Marie-Christine Simard lives and works in Montreal. Her work has been presented in several group shows in Quebec (Dazibao, Vu, Vox, Séquence) and Canada (AceArt, Richmond Art Gallery, AKA). She holds an MFA from Concordia University where she has been teaching since 1995. Her work stems from observations of nature and the everyday. In her recent video work titled Gagnon, a man revisits the landscape of his childhood where nature has reclaimed an abandoned mining town in Northern Quebec. It is in the spirit of a photographic series, Héros, presented at Les Territoires in 2010, that explores representations of unexpected heroic figures.

Bogdan Stoica is a Canadian artist, Filmmaker and Director of photography. He holds a bachelor's degree in cinema and photography, and a master's degree in studio arts. Using photography, sculpture and cinema, his artistic work focuses on the boundaries between documentation and fictionalization and is particularly interested in questions of ethics, sharing and the encounter with the other and oneself. His works are exhibited in Canada and abroad, and are highlighted and promoted through institutional and government scholarships. His first feature documentary, Omni: An Act Against Gravity (2018), will have its World Premiere at the renowned HotDocs Film Festival.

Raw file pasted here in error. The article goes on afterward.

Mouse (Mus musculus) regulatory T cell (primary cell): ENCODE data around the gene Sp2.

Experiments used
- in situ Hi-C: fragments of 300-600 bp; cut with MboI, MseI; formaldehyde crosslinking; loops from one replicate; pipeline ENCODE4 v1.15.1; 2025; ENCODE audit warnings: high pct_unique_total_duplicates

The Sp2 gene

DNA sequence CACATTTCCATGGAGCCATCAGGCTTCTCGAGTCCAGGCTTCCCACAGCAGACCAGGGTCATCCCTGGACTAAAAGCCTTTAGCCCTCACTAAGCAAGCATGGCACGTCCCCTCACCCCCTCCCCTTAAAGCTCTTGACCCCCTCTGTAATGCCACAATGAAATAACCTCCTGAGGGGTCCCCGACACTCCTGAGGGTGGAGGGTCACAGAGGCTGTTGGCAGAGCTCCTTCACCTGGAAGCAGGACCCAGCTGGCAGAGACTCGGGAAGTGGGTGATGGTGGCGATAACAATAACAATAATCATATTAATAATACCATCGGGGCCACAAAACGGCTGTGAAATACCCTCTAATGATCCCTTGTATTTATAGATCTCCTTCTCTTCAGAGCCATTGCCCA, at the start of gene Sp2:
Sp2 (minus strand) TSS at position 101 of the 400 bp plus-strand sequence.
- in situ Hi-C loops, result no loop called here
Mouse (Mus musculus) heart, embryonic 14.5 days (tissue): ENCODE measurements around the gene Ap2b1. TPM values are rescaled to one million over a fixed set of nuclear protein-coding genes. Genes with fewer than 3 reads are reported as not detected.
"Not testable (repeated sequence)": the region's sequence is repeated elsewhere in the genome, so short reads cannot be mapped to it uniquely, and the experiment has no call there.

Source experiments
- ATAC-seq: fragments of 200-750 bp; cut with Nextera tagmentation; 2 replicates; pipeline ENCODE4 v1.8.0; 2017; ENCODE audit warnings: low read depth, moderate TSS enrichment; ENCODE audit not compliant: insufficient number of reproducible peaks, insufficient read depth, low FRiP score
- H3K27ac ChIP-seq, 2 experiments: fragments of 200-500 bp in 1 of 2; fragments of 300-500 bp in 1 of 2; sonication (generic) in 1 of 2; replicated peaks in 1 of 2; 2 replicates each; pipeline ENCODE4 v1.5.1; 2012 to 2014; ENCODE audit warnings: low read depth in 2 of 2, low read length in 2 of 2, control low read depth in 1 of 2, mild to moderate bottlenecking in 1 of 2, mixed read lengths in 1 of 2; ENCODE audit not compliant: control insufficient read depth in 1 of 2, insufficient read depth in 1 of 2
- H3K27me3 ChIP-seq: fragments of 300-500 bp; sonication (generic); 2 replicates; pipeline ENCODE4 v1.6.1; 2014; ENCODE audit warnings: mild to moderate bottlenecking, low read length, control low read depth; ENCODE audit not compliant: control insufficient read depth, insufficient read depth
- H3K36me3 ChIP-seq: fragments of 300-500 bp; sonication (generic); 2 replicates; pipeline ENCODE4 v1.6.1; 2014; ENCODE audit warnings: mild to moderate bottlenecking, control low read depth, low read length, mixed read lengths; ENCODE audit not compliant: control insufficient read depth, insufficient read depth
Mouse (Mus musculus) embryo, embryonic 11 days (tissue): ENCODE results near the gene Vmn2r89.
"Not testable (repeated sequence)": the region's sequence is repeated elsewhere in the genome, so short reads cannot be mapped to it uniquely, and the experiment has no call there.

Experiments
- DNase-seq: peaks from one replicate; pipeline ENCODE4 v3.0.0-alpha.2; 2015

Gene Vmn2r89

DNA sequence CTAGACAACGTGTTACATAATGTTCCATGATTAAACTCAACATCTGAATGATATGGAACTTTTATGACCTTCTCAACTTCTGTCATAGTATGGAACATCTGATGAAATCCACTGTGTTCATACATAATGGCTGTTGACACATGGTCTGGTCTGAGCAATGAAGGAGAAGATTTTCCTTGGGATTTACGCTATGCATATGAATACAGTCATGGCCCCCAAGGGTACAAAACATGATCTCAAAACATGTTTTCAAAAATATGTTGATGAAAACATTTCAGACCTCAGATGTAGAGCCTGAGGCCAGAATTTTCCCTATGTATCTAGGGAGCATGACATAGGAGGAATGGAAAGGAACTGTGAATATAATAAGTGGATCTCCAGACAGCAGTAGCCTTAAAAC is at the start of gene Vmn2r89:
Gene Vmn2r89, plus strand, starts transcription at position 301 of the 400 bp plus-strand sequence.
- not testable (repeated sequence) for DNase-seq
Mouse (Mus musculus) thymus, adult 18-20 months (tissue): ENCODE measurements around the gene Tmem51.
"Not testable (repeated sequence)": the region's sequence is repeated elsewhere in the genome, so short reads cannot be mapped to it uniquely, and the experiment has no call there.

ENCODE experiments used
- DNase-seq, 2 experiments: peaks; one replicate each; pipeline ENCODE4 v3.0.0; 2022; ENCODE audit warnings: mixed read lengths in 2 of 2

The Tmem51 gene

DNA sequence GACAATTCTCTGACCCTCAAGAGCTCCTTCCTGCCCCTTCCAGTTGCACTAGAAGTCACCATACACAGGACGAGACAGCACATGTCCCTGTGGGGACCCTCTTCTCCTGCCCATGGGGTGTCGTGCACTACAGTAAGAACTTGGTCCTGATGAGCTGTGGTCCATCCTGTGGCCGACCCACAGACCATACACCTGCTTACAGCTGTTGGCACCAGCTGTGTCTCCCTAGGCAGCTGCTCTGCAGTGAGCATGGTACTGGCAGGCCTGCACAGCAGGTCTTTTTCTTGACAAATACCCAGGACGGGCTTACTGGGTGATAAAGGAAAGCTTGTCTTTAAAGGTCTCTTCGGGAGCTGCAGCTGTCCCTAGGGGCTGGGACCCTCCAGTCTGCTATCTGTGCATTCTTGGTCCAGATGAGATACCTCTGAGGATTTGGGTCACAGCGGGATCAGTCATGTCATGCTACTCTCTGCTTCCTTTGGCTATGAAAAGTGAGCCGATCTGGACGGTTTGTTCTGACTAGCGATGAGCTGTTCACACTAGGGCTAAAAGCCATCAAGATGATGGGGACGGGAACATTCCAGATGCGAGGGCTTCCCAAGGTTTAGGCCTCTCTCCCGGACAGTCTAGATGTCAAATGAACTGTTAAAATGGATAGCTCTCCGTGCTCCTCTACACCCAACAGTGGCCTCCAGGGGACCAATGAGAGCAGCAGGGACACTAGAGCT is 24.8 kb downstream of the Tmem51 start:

Andrea Szilasi lives and works in Montreal. She holds an MFA in Studio Arts (Photography) from Concordia University (2016), a BFA in Studio Arts (Painting and Drawing) from Concordia University (1991), and a BA in Film Studies and French Language and Literature from the University of Toronto (1988). Andrea Szilasi is a photo-based artist whose work examines the representation of the human body in the photographic medium.

Since 1994, her work has been presented in many solo and group exhibitions across Canada, the United States, Mexico, Europe and India.

Andrea Szilasi’s work is included in several public and private collections including those of the Montreal Museum of Fine Arts, the National Gallery of Canada, the Musée national des beaux-arts du Québec, the Laurentian Bank of Canada, Cirque du Soleil, and Loto-Québec.

andreaszilasi.com (coming soon)

Chih-Chien Wang was born in Taiwan and has resided in Montreal since 2002, where he obtained a MFA degree at Concordia University. His recent solo exhibitions could be seen at gallery PFOAC in Montreal (2017), Künstlerhaus Bethanien in Berlin (2016), Art Gallery of Mississauga (2015), Darling Foundry in Montreal (2015), Expression in Saint-Hyacinthe (2014), Musée régional de Rimouski (2013) and Montreal Museum of Fine Arts (2012), and group exhibitions at Jack Shainman Gallery in New York, Quebec Triennial at Musée d’art contemporain de Montréal, National Gallery of Canada, Zenith Gallery in Beijing, Aperture in New York, Musée de l’Elysée in Lausanne Switzerland. The Canada Council for the Arts awarded Chih-Chien Wang 2017 Duke and Duchess of York Prize in photography.

chihchienwang.com